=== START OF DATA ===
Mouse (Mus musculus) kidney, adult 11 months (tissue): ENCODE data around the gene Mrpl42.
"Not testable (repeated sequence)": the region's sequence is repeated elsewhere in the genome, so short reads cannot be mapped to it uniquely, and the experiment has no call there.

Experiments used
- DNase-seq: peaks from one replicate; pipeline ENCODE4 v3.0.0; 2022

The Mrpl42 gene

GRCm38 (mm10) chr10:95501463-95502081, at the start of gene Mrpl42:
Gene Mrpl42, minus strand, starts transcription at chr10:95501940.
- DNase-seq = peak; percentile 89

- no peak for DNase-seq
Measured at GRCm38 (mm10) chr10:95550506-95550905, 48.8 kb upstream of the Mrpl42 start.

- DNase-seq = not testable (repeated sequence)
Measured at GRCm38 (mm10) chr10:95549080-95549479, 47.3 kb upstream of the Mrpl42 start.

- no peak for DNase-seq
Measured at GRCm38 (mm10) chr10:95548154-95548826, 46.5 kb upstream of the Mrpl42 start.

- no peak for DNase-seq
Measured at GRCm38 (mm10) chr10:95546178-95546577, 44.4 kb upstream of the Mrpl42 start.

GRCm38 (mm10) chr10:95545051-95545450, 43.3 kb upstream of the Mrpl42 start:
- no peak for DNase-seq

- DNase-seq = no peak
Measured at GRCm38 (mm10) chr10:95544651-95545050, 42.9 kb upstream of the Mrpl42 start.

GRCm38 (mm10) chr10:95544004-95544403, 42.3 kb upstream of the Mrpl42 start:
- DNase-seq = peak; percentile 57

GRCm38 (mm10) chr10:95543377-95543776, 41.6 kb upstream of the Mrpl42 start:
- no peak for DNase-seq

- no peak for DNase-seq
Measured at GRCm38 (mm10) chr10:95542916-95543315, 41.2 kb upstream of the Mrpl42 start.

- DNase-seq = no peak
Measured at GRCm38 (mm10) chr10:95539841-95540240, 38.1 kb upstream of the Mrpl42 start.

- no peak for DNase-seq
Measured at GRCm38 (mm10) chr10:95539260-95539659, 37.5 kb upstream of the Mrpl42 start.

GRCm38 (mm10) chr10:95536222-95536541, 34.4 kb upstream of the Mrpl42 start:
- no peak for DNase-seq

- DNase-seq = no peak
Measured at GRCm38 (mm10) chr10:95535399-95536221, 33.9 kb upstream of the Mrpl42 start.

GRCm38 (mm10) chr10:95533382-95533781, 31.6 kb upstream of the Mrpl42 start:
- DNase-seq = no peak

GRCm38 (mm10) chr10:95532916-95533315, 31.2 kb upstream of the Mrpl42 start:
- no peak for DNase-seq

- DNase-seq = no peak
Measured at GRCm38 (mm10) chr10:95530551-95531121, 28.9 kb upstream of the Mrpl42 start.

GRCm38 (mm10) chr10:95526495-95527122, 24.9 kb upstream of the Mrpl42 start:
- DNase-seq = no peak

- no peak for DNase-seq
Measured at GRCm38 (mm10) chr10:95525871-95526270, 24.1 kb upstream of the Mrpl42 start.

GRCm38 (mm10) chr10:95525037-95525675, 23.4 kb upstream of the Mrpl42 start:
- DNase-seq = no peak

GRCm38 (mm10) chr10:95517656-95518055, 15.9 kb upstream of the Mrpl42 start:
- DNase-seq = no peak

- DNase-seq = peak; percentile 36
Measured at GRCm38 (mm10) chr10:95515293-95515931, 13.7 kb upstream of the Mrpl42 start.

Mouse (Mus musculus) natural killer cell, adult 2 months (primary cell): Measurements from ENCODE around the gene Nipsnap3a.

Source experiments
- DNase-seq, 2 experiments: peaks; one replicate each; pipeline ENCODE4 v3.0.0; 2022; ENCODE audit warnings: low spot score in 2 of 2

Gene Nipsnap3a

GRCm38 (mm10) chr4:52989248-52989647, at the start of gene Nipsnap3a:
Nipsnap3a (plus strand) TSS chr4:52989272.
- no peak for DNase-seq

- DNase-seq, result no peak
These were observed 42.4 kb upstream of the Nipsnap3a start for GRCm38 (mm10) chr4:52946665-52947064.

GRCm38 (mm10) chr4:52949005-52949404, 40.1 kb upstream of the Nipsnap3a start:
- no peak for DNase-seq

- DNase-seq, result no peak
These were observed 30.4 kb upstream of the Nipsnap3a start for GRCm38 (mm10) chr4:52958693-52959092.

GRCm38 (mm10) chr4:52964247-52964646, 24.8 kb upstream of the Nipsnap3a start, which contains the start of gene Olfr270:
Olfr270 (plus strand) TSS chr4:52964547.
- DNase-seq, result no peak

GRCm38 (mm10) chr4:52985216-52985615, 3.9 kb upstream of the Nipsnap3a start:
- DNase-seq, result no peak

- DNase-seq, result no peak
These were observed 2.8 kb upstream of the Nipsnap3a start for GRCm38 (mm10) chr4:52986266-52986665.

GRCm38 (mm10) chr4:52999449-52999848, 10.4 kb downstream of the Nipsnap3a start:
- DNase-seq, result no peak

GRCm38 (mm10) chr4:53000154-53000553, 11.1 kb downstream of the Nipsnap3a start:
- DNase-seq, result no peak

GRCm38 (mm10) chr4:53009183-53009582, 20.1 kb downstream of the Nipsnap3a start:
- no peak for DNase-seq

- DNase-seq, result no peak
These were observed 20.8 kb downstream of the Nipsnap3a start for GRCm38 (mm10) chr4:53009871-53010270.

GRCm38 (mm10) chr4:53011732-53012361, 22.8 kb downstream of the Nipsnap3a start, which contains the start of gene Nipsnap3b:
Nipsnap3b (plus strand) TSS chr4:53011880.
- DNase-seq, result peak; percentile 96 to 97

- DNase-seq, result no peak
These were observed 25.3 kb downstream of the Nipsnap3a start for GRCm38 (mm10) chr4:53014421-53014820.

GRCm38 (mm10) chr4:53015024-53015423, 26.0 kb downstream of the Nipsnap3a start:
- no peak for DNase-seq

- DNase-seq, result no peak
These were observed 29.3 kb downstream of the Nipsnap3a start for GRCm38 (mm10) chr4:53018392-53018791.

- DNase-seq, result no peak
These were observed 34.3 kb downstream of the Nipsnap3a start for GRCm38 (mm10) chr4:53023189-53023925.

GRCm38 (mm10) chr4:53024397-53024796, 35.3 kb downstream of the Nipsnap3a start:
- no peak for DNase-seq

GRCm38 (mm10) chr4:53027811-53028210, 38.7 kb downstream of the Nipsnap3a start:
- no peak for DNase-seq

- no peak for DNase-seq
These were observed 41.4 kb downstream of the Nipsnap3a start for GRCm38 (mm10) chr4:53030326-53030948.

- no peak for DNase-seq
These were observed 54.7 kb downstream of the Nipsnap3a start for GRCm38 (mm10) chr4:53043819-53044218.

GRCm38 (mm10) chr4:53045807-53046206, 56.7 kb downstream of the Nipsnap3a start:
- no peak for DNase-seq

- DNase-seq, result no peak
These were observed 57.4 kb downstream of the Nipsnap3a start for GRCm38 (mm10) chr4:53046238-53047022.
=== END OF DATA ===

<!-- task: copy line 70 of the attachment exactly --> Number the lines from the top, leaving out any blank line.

These were observed 2.8 kb upstream of the Nipsnap3a start for GRCm38 (mm10) chr4:52986266-52986665.